6. inplanotx

    inplanotx Active Member

    Jan 28, 2002
    Kravi wrote:
    I have had both the Colt Ace .22 and a Colt conversion unit for my Randall. Both with floating chambers. The recoil is almost the same as a .45 you still have the mass of the slide and barrel recoiling together. Just cheaper to shoot.
  7. Remington597

    Remington597 Former Guest

    Feb 24, 2004
    I appreciate the tip, but after thousands of hours at ranges and competitions, my marksmanship is not at question.
    Heading off multiple attackers at 25 yards is a challenge for even the best marksman, therefore it is prudent to have multiple firearms and side clips as well for the most effective defense.
  8. rnshooter

    rnshooter New Member

    May 25, 2003
    New Orleans
    i would have to agree with knuckle dragger...i like the .40. i have two .40's and both have been wonderful shooters with 100% reliability. both guns are beretta's. i have not shot any other .40's, but both of mine work flawlessly. i also agree with country...one nice shot to the head or two to the chest should stop most anybody, regardless of caliber.

    just my .02

    be safe
  9. Greg

    Greg New Member

    Feb 10, 2004
    New Mexico
    Ah yes, C101, the good 'ole Mozambique (Israeli Failure Drill). Not too many people wearing 50 layers of Kevlar over their face. This is a great way to practice (1,2,3...1,2,3). At least double tap 'em as a regular way to practice. However, if you shoot more than 2 or 3 times, the use of force will be brought into question, but you will still be alive.

    Rem, if you've got that many coming at ya, maybe go with a slinged, pistol gripped Streetsweeper, with a drum loaded with 000 Buck!

    Sean, it's up to you bud. Any of the things mentioned will be fine for you as long as you are comfortable and accurate (and practice!) with what you pick. I have used the .22 conversion on 1911's and they are nice. There are .22 conversion kits for the Glocks that are nice as well. Either will run you about $200.00, plus more for extra mags.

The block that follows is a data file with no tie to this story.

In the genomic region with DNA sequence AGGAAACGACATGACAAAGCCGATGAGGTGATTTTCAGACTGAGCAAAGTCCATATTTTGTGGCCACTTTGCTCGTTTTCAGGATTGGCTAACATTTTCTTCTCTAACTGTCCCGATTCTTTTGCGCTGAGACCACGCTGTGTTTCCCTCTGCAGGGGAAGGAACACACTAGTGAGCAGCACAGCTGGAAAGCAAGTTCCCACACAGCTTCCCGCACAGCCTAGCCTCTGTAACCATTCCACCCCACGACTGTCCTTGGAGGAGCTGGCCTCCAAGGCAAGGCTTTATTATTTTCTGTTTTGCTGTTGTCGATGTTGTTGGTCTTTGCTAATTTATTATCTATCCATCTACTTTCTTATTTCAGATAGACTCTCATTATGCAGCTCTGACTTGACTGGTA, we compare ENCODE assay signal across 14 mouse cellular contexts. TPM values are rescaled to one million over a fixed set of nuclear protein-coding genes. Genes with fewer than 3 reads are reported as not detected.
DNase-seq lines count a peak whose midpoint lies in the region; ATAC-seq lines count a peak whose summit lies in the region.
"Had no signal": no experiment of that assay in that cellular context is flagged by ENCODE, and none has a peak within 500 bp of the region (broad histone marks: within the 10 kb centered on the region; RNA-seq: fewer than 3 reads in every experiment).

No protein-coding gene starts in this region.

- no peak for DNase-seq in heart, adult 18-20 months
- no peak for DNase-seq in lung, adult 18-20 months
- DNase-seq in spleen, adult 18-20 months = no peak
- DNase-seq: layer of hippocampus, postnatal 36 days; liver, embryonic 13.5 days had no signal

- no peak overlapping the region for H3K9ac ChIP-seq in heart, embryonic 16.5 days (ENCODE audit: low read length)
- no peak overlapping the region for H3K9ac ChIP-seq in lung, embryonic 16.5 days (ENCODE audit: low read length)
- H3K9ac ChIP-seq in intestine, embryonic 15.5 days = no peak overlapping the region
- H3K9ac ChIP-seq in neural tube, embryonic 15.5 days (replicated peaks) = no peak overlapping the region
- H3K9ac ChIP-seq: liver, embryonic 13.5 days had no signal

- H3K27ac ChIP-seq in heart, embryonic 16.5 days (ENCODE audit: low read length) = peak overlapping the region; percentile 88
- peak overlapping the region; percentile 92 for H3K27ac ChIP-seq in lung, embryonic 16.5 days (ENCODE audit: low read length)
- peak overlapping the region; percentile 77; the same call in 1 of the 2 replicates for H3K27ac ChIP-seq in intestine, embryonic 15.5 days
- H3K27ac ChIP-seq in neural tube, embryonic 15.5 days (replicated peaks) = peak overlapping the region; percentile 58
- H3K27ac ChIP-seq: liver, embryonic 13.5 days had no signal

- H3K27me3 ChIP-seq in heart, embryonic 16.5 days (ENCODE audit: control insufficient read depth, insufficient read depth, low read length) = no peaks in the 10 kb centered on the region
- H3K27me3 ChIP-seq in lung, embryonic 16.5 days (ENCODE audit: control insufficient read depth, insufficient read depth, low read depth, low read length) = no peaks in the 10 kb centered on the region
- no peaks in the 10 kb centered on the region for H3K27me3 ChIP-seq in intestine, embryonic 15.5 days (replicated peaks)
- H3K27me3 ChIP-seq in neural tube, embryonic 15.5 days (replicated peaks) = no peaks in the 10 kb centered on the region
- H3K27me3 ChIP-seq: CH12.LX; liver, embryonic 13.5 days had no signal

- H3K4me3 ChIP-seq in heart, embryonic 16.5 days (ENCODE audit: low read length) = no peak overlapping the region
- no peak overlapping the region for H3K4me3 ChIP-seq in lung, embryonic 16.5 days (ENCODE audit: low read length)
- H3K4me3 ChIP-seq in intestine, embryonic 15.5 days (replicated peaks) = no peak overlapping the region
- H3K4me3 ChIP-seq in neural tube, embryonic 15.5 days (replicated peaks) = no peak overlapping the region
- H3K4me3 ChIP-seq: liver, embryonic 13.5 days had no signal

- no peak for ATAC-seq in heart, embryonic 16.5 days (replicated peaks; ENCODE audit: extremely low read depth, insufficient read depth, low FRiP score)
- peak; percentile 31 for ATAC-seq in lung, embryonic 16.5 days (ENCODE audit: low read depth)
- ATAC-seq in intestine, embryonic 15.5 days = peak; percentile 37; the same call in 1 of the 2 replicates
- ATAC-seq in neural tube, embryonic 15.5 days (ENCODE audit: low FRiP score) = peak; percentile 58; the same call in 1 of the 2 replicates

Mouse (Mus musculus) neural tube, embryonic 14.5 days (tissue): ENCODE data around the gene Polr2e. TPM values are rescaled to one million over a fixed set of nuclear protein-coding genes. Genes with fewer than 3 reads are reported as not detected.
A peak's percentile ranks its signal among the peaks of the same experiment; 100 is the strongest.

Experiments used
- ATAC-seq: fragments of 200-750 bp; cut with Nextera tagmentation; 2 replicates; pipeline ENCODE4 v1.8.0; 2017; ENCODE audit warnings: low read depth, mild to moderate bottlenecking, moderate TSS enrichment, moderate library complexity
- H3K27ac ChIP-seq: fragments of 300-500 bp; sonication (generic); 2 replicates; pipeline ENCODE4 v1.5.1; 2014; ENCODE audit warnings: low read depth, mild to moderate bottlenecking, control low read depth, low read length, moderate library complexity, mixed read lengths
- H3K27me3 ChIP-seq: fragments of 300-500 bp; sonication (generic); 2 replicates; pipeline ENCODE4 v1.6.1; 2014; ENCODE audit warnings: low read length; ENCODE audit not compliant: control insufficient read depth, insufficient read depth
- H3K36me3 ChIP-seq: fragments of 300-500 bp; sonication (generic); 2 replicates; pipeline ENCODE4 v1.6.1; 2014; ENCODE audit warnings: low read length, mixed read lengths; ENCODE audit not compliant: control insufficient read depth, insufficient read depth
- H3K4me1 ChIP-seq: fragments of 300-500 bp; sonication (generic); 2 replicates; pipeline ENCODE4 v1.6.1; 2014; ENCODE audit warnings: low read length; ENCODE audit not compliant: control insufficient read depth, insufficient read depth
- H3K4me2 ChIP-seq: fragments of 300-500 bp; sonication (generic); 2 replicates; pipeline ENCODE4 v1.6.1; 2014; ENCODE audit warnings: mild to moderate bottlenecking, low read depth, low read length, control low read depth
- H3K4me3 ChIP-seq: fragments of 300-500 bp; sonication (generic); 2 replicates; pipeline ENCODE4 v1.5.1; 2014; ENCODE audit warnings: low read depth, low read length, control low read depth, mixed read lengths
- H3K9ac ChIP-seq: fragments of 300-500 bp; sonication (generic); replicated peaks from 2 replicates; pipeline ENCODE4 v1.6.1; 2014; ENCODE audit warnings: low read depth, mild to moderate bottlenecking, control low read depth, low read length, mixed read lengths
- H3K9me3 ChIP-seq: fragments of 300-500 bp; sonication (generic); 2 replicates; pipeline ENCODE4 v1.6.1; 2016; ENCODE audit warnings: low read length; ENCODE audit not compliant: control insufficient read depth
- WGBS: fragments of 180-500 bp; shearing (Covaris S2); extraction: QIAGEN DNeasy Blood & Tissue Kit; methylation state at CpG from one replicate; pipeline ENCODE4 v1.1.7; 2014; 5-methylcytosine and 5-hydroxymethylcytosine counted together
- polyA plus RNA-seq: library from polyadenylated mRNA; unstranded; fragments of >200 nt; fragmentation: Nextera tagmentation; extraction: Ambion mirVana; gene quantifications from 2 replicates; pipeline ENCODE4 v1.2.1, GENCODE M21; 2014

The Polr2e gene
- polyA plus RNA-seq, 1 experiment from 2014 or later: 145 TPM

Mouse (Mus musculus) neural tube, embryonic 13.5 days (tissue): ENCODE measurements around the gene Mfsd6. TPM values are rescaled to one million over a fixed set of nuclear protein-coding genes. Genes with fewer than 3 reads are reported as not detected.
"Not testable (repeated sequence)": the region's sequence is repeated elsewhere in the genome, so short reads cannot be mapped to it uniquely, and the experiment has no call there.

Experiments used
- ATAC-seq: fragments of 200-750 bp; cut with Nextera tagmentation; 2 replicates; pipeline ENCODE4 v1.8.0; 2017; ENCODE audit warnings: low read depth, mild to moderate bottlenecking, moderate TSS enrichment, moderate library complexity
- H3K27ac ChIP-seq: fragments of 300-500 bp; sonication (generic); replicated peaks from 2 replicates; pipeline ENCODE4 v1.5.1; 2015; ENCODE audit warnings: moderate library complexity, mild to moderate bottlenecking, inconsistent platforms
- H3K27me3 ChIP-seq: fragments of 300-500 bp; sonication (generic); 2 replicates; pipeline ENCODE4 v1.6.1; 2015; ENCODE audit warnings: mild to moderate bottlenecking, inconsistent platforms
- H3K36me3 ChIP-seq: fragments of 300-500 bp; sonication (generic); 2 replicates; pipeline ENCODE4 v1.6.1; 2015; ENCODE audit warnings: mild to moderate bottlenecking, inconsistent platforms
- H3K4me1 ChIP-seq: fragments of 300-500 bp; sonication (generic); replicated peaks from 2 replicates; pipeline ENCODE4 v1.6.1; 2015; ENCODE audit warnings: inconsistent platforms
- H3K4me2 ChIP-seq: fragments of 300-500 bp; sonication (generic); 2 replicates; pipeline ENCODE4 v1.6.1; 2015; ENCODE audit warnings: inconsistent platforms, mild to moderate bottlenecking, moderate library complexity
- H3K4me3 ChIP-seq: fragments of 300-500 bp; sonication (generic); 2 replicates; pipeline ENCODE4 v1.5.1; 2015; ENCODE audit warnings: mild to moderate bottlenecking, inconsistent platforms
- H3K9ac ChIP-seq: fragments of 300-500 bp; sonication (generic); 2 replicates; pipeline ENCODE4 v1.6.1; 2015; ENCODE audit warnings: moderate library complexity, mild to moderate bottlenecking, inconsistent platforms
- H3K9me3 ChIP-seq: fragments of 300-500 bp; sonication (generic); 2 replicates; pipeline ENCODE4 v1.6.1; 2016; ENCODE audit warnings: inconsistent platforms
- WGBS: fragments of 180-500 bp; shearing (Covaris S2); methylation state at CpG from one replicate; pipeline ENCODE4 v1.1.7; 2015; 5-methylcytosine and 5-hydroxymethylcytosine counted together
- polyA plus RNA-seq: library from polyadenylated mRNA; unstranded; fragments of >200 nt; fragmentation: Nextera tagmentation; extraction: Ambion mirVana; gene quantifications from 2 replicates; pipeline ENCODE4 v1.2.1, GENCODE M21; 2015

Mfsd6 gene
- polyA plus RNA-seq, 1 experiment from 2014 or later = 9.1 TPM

Remember, the Glock .40 was made as standard issue to the FBI, so it must be pretty good. However, recently, the FBI went with the 1911-A1 .45 ACP Springfield FBI model (sweet gun, but should be at 2 grand a pop!) for their special groups. I wonder why that is? My guess is, if they could afford it, and train everyone well enough, it would be issued for all of the FBI.
    Last edited: Apr 15, 2004
  10. HadEmAll

    HadEmAll New Member

    Apr 15, 2004
    If the .40 had a "rep" for not cycling reliably, I doubt hundreds (maybe thousands) of police departments would be using them as their standard issure duty weapons, along with the FBI and many other law enforcement agencies. A majority of them are using Glocks, with SIG and Beretta plentiful also. I've got 4 .40s, (Browning, Glock, Kahr, and Walther) and they've all been stone cold reliable, or I wouldn't own them. Never 1, that's no, failures to chamber or extract a round in the years I've been using the .40. My 9mms have had the same reliability, along with 1 of my 2 .45s. (The 1911 gets a little finicky every now and then, just when I think maybe it's had it's last hiccup).
    Anyway, now that I've got that off my chest,
    9,.40, or .45, they'll all do the job with decent bullet placement, and none of them will do it with poor placement. The 9mm is a pleasure to shoot, and for sure is the most economical way to go if you're paying for your own ammunition. Personally, I couldn't stand not to have at least one of each.